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Rollin', Rollin', Rollin': Van Drives Oral Health

By Gordon Walek

Two by two, the Perspectives-Calumet Middle School students marched bravely forth, out the front door of the South Side charter school to the idling Winnebago parked on the May Street sidewalk. The beginning of summer vacation? Not exactly.

The dental van pulls up outside Perspectives-Calumet.

Gordon Walek

Greeting the youth were Dr. Amy Martin, two fellow dentists, and two assistants, all gowned, scrubbed and ready to perform a variety of dental procedures on Perspectives students who (with parental consent) had signed up to take advantage of the service.

The care is provided free to the students and their families through a combination of health insurance reimbursements and supplemental grant funding.

For the next couple of hours, Martin and her team treated 12 patients in the Advocate Illinois Masonic Medical Center dental van, an unusual vehicle tricked out with two dental chairs, an X-ray machine, a waiting room, an office and the myriad lights, machinery and utensils required to provide professional dental services.

The van — a key element of Illinois Masonic’s dental residency program — has been making the rounds of community health centers, nursing homes, homeless shelters and assisted living facilities for years, providing critical dental services for people of limited means, for people whose priorities or abilities have often relegated preventive dental care to the back burner.

With two dental chairs, three dentists, two assistants and two patients, the dental van has little room to spare.

Gordon Walek

New to the van’s circuit are the five middle schools — Perspectives, Ames, Marquette, Reavis and Orozco — that are part of Elev8, a national initiative funded by The Atlantic Philanthropies to help middle school students with multiple supports. These include comprehensive on-site school-based health services, before- and after-school learning opportunities, and effective mentoring by adults.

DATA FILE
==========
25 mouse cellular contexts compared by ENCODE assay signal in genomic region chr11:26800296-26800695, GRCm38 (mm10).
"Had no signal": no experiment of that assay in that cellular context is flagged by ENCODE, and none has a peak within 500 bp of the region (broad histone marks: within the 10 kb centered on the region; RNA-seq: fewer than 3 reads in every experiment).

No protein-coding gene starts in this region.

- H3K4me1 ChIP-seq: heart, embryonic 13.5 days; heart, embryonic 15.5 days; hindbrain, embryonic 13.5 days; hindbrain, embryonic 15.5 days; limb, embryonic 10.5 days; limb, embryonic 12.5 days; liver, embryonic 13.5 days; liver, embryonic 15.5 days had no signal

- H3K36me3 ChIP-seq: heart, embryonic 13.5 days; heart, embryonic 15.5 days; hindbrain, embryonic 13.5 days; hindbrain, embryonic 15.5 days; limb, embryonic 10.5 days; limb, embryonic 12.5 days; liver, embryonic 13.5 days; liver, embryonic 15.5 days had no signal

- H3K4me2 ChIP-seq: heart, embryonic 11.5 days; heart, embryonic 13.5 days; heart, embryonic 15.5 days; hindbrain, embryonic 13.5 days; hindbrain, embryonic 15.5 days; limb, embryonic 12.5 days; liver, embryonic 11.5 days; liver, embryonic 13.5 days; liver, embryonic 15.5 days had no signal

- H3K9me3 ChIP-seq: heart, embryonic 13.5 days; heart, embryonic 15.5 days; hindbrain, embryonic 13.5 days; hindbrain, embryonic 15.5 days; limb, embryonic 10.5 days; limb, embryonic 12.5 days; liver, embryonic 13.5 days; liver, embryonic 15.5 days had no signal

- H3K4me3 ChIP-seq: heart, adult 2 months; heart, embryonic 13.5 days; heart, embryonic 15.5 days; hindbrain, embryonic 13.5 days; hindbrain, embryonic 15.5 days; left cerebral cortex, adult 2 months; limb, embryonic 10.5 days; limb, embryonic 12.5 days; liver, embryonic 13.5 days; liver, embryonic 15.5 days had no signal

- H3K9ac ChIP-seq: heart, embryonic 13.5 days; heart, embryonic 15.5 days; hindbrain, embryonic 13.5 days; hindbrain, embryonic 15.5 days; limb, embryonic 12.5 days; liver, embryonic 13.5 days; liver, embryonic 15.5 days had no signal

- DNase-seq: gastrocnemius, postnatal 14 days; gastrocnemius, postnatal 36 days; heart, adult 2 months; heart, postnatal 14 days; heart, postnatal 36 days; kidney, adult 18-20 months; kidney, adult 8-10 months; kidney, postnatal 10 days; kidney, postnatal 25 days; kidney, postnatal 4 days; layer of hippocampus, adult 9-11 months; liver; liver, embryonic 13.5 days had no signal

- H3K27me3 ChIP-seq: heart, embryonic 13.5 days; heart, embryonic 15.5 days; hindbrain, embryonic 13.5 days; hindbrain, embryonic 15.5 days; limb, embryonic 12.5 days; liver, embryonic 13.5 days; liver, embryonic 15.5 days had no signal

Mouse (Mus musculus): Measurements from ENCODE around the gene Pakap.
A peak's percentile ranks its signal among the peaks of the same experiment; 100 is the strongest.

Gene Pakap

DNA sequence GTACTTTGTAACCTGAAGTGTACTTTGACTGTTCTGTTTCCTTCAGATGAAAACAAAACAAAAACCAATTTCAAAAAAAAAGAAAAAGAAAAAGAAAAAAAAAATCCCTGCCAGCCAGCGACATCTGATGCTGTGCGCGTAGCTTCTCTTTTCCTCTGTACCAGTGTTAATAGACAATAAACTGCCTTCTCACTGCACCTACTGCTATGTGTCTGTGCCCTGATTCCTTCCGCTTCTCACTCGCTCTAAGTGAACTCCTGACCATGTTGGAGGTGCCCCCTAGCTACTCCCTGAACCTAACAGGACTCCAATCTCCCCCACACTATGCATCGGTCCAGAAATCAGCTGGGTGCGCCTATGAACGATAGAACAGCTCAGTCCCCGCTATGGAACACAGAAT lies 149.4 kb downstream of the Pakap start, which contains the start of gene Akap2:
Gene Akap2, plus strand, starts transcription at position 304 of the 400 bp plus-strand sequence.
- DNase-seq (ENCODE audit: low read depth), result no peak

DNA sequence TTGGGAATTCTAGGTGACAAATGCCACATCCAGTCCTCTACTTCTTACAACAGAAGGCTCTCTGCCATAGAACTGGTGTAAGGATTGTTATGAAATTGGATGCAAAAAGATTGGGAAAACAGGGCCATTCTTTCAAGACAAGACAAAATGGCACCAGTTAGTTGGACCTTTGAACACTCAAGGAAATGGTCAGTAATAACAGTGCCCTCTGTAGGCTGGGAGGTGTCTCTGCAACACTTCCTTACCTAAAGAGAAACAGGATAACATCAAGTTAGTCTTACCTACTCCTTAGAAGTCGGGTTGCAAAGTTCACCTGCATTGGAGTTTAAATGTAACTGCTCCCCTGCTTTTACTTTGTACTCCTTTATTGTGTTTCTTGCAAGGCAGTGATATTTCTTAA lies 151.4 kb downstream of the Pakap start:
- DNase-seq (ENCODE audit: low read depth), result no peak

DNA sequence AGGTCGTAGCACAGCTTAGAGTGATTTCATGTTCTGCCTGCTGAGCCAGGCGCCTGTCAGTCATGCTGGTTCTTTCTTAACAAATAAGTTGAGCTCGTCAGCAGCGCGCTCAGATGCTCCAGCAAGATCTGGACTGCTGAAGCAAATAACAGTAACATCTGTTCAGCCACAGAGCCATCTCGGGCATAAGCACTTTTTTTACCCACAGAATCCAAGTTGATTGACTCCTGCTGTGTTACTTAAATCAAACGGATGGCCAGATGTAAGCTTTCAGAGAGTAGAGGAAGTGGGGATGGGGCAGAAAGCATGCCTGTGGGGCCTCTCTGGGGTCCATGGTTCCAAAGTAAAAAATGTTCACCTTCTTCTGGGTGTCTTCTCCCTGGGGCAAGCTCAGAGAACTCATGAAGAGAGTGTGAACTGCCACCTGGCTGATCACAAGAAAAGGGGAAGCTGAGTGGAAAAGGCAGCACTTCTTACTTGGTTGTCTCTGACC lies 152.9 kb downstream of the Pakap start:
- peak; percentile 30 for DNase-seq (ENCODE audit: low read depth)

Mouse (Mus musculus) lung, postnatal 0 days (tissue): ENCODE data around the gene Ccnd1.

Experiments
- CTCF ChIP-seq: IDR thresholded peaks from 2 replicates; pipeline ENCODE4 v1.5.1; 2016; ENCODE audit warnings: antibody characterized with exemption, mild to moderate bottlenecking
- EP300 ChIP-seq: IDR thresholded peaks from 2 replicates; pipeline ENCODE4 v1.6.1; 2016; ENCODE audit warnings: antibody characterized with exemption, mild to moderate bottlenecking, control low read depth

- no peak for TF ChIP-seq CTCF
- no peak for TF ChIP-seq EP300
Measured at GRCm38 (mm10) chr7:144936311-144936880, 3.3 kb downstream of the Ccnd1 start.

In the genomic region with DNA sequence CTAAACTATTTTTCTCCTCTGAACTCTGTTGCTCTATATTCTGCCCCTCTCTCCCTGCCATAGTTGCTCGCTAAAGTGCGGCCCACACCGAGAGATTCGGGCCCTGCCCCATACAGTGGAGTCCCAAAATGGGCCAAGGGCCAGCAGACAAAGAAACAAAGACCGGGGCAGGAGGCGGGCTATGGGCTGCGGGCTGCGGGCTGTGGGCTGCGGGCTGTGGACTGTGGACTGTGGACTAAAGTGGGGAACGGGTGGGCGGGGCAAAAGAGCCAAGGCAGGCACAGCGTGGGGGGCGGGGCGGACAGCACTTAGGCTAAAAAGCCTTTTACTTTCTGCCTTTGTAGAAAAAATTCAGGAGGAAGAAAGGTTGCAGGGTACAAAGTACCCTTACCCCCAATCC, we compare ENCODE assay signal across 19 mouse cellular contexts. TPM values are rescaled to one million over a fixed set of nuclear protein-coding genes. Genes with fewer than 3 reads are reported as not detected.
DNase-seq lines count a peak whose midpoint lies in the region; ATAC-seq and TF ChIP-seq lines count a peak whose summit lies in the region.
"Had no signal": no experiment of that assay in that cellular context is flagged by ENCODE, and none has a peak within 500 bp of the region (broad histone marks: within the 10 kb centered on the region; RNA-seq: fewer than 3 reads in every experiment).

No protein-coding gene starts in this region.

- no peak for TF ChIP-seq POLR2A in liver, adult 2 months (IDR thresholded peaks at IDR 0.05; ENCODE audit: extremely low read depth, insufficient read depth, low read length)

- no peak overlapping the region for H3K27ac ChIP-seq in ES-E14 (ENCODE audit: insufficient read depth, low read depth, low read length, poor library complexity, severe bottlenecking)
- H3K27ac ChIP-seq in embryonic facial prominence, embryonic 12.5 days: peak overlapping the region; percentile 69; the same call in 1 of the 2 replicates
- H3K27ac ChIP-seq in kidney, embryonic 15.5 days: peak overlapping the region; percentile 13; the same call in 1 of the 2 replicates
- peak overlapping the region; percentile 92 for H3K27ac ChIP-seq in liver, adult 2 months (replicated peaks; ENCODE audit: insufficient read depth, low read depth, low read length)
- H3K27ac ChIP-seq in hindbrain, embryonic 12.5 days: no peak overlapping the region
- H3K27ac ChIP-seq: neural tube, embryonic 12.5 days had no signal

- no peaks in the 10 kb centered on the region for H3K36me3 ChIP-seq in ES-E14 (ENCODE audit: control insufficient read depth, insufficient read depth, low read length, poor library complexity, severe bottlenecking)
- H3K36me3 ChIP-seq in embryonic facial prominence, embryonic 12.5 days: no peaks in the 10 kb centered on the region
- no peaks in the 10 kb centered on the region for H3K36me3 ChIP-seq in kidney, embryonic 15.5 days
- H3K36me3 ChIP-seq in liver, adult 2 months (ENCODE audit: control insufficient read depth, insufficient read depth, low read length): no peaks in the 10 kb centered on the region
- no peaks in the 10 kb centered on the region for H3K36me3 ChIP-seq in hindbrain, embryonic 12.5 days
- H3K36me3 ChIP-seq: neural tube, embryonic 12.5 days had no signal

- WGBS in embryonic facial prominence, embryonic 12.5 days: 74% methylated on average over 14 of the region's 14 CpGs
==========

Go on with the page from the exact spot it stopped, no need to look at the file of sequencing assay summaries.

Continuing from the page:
The dental care — funded by a $124,000 grant from Illinois Children’s Healthcare Foundation — complements the other services provided by the new health centers, which recently opened in each of the five Elev8 schools. The centers offer health care to students, their families and community residents.

“We do full-service dentistry,” said Dr. Martin, as she and her staff prepared the van for its first patients of the day. “A typical first-time visit will include an exam, X-rays and a cleaning, if needed.” Based on the exam results, follow-up care could involve filling decayed teeth, extractions and even root canals. “We see a lot of decay,” she said, “a lot of teeth that need to be extracted.”

Dr. Amy Martin, leader of the dental van team, and AmeriCorps volunteer Sam Perryman, discuss the day's schedule of events.

Gordon Walek

Meanwhile, Dr. Sanjeet Parmar and Dr. Jennifer Schear, with help from assistants Omar Abarca (the van’s wheelman) and Nora Hernandez, began poking around the mouths of the first two patients.

The students didn’t exactly do cartwheels up the van’s steps. And AmeriCorps volunteer Sam Perryman, who scheduled the appointments and got the parental consent, had to apply his highly refined herding instincts to maintain the smooth flow of patients from school to van and back.

But van staff and Perryman quickly put the young patients at ease — a significant accomplishment insofar as some of the kids hadn’t had much experience in the dental chair.

The dentists typically will spend 45 minutes to an hour with each patient and treat between eight and 15 students on each monthly visit to the five Elev8 schools. For many of those students, noted Dr. Martin, the van represents their only exposure to professional dental care.

Dr. Sanjeet Parmar and dental assistant Omar Abarca examine a middle school student on a recent dental van stop at Perspectives-Calumet Middle School.

Gordon Walek

“A major goal of the Elev8 program is to ensure that students thrive later in life,” said Chris Brown, LISC/Chicago’s director of education programs, who oversees the Elev8 program in Chicago.

“That applies to academic success, of course, but also to matters of health and physical fitness," he said. "We see the dental van as a way to educate students on the value of dental treatment, and as a means of putting them on the path to good oral health. It’s an essential part of their education.”


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